The 409 was the apogee of full-size Chevrolet muscle. The performance war of the 1960s soon shifted toward smaller vehicles like the Chevelle and the Camaro. The fuel-economy wars of the 1970s and '80s only hastened the downsizing trend. By the 1990s, Chevrolet and car buyers had mostly moved on from large, body-on-frame sedans, let alone high-performance variants. And yet, old ideas are tough to kill. A revived Impala SS debuted as a concept at the 1992 Detroit auto show and drew such a reception that General Motors decided to build it. Essentially a police-package Caprice with a slightly lowered suspension, the 1994–96 Impala SS sold reasonably well -- more than 40,000 in the final year, including the 5900-mile example owned since new by Ford (yes, Ford) employee Jim Ledingham. But by then GM, like the rest of the American auto industry, had gotten into the crack cocaine that was the SUV craze. It canned the big Chevy, along with its Oldsmobile, Buick, and Cadillac relatives, to free up production capacity.

As the SS's nearest contemporary in this group, the '90s Impala provides clear evidence of how far the company has advanced. The Impala rides on a frame dating back to 1977 and sends 260 hp through a live rear axle. "Nothing rides like a body-on-frame car," Ledingham asserts. The SS uses the latest version of the Zeta rear-wheel-drive unibody platform -- the Holden Commodore on which it's based underwent a significant refresh for 2013 -- and wears an aluminum hood and trunk lid. Beyond the leap forward in hardware, the 2014 Chevrolet SS benefits from the wholesale improvements in GM products over the last decade -- everything from the interior materials to the weighting of the electric power steering speak to a certain level of competence and know-how. The Impala handled well for a big car. The SS handles well, period -- tons of grip, surprising balance, excellent body control. It actually feels nimbler and easier to place in a corner than the smaller Camaro (the fact that it has real windows helps). Still, the '96 Impala was one of the best GM cars of a depressing era -- and is fast becoming a modern classic -- because it stayed true to Chevrolet's core ideals.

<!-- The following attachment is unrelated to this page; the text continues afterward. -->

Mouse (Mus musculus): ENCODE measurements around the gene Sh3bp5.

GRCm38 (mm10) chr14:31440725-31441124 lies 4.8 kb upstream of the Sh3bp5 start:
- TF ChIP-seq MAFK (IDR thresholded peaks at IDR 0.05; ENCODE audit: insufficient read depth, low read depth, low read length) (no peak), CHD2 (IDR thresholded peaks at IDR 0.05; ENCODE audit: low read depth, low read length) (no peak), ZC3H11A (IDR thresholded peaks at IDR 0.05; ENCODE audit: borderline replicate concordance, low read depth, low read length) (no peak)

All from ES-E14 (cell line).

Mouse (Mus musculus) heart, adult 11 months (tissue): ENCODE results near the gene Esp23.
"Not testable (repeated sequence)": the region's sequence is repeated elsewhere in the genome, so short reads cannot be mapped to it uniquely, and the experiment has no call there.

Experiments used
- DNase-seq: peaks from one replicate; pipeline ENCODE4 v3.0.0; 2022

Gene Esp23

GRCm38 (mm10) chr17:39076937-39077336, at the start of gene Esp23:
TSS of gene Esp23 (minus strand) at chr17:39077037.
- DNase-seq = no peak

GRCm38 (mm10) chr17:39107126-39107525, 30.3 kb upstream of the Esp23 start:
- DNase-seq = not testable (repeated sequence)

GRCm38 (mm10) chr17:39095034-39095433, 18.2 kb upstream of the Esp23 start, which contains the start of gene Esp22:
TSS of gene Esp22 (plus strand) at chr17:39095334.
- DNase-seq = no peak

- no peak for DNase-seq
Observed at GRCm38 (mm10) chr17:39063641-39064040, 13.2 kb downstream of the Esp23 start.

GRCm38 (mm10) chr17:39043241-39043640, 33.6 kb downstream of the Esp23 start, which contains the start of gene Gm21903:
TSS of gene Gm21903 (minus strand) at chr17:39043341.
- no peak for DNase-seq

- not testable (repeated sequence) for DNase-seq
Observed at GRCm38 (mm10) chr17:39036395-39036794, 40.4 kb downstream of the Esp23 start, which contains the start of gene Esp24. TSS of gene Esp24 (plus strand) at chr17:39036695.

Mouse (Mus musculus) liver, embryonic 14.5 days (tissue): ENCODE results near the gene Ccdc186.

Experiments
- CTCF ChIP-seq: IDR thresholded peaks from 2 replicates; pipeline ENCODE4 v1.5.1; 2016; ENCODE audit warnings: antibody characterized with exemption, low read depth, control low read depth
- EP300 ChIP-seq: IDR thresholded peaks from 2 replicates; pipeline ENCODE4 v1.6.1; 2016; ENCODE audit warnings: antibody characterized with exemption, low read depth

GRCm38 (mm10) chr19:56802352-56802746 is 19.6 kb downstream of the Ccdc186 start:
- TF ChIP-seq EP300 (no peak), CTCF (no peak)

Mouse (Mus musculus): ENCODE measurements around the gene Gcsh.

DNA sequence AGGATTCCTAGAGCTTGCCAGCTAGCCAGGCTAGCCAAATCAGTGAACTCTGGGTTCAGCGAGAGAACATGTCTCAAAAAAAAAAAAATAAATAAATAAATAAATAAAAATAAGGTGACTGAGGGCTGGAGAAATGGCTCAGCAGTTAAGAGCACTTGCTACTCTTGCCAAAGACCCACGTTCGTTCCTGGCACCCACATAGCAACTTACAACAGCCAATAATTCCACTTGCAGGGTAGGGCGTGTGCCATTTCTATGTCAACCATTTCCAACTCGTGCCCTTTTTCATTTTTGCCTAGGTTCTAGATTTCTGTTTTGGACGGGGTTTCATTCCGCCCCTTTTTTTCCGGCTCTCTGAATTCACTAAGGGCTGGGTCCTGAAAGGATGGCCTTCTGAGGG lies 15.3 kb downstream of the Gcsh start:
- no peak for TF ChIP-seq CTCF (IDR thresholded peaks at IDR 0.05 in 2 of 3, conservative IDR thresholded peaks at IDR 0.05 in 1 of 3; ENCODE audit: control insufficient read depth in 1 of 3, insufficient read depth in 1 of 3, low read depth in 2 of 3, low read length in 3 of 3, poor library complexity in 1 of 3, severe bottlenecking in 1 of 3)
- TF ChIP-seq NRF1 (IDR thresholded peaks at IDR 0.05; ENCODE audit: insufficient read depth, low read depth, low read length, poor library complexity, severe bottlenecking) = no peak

The decades blur as the four cars start up for a short cruise through downtown Detroit. The owners, who hadn't previously known each other but all insure their vehicles through Hagerty, bond over their shared automotive culture. Cars they owned. Cars they always wanted. A long, straight highway entrance ramp in metro Detroit that once served as an illicit drag strip. All express interest in the 2014 Chevrolet SS, although Schraufnagel worries that its fuel economy won't suffice for a daily driver. The rumbling exhaust notes play off each other, and, for a moment, it's easy to imagine how shiny new American cars once burbled up and down Detroit's wide boulevards on clear autumn evenings such as this. Of course, that was a long time ago. Shortly after dinner, the 409 goes back on the trailer (hauled by a late-model Silverado), and the rest of the cars disappear back toward the suburbs.

Don't be deluded into viewing the SS as any kind of return to the golden days. Chevrolet doesn't plan to import more than 4000 of them annually from Australia. For 2013, the SS became Chevy's NASCAR model. Officially, Chevrolet hasn't decided what will follow. "Stay tuned," says Dave Leone, GM's executive chief engineer for global product platforms. Unofficially, it's hard to imagine this car becoming any more of a commercial success than the last two Holden-sourced imports, the Pontiac GTO and G8. To sell more, GM would have to consider relocating production to North America. It would also have to improve fuel economy -- think cylinder deactivation and a transmission with more than six speeds -- so as not to adversely impact the company's CAFE standing. Those things cost money that Chevy would probably rather use to, say, improve its all-important compact and mid-size cars. We get all that. And yet the 2014 Chevrolet SS still haunts us as a reminder of a time when Chevry built powerful, charismatic sedans for the masses.